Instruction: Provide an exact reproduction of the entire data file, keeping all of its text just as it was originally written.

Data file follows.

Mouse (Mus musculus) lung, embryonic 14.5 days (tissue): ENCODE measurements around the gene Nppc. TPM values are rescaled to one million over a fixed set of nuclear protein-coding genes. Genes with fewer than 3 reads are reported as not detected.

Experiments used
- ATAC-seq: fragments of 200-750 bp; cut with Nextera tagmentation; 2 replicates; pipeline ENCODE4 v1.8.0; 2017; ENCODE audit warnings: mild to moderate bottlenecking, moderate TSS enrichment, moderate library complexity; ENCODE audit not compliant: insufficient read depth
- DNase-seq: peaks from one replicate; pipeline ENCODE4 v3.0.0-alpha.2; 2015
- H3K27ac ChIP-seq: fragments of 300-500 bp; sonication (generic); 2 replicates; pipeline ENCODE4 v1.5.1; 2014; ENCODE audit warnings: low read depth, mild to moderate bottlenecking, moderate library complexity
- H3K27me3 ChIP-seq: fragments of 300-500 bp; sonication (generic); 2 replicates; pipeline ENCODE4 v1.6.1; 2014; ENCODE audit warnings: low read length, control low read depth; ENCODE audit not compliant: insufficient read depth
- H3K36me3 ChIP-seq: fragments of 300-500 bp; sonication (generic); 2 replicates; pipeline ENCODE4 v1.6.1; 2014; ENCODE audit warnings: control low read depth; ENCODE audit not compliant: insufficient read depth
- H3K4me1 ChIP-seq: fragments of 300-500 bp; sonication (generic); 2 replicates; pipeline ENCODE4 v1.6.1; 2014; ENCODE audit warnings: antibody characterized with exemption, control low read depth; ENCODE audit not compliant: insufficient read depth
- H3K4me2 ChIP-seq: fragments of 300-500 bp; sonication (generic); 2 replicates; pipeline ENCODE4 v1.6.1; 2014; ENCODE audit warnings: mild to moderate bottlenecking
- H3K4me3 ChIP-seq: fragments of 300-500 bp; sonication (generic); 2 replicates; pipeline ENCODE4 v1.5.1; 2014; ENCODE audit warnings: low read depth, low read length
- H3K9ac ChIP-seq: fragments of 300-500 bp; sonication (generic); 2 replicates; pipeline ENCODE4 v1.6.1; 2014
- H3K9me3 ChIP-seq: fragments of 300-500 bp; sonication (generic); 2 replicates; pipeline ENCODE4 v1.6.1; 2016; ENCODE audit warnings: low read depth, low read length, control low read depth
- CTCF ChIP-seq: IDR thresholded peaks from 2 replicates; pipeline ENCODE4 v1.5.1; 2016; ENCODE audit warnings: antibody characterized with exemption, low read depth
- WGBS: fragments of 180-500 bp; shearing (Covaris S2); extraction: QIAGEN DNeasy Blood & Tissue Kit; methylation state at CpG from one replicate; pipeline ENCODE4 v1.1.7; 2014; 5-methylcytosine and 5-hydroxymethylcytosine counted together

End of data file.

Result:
Mouse (Mus musculus) lung, embryonic 14.5 days (tissue): ENCODE measurements around the gene Nppc. TPM values are rescaled to one million over a fixed set of nuclear protein-coding genes. Genes with fewer than 3 reads are reported as not detected.

Experiments used
- ATAC-seq: fragments of 200-750 bp; cut with Nextera tagmentation; 2 replicates; pipeline ENCODE4 v1.8.0; 2017; ENCODE audit warnings: mild to moderate bottlenecking, moderate TSS enrichment, moderate library complexity; ENCODE audit not compliant: insufficient read depth
- DNase-seq: peaks from one replicate; pipeline ENCODE4 v3.0.0-alpha.2; 2015
- H3K27ac ChIP-seq: fragments of 300-500 bp; sonication (generic); 2 replicates; pipeline ENCODE4 v1.5.1; 2014; ENCODE audit warnings: low read depth, mild to moderate bottlenecking, moderate library complexity
- H3K27me3 ChIP-seq: fragments of 300-500 bp; sonication (generic); 2 replicates; pipeline ENCODE4 v1.6.1; 2014; ENCODE audit warnings: low read length, control low read depth; ENCODE audit not compliant: insufficient read depth
- H3K36me3 ChIP-seq: fragments of 300-500 bp; sonication (generic); 2 replicates; pipeline ENCODE4 v1.6.1; 2014; ENCODE audit warnings: control low read depth; ENCODE audit not compliant: insufficient read depth
- H3K4me1 ChIP-seq: fragments of 300-500 bp; sonication (generic); 2 replicates; pipeline ENCODE4 v1.6.1; 2014; ENCODE audit warnings: antibody characterized with exemption, control low read depth; ENCODE audit not compliant: insufficient read depth
- H3K4me2 ChIP-seq: fragments of 300-500 bp; sonication (generic); 2 replicates; pipeline ENCODE4 v1.6.1; 2014; ENCODE audit warnings: mild to moderate bottlenecking
- H3K4me3 ChIP-seq: fragments of 300-500 bp; sonication (generic); 2 replicates; pipeline ENCODE4 v1.5.1; 2014; ENCODE audit warnings: low read depth, low read length
- H3K9ac ChIP-seq: fragments of 300-500 bp; sonication (generic); 2 replicates; pipeline ENCODE4 v1.6.1; 2014
- H3K9me3 ChIP-seq: fragments of 300-500 bp; sonication (generic); 2 replicates; pipeline ENCODE4 v1.6.1; 2016; ENCODE audit warnings: low read depth, low read length, control low read depth
- CTCF ChIP-seq: IDR thresholded peaks from 2 replicates; pipeline ENCODE4 v1.5.1; 2016; ENCODE audit warnings: antibody characterized with exemption, low read depth
- WGBS: fragments of 180-500 bp; shearing (Covaris S2); extraction: QIAGEN DNeasy Blood & Tissue Kit; methylation state at CpG from one replicate; pipeline ENCODE4 v1.1.7; 2014; 5-methylcytosine and 5-hydroxymethylcytosine counted together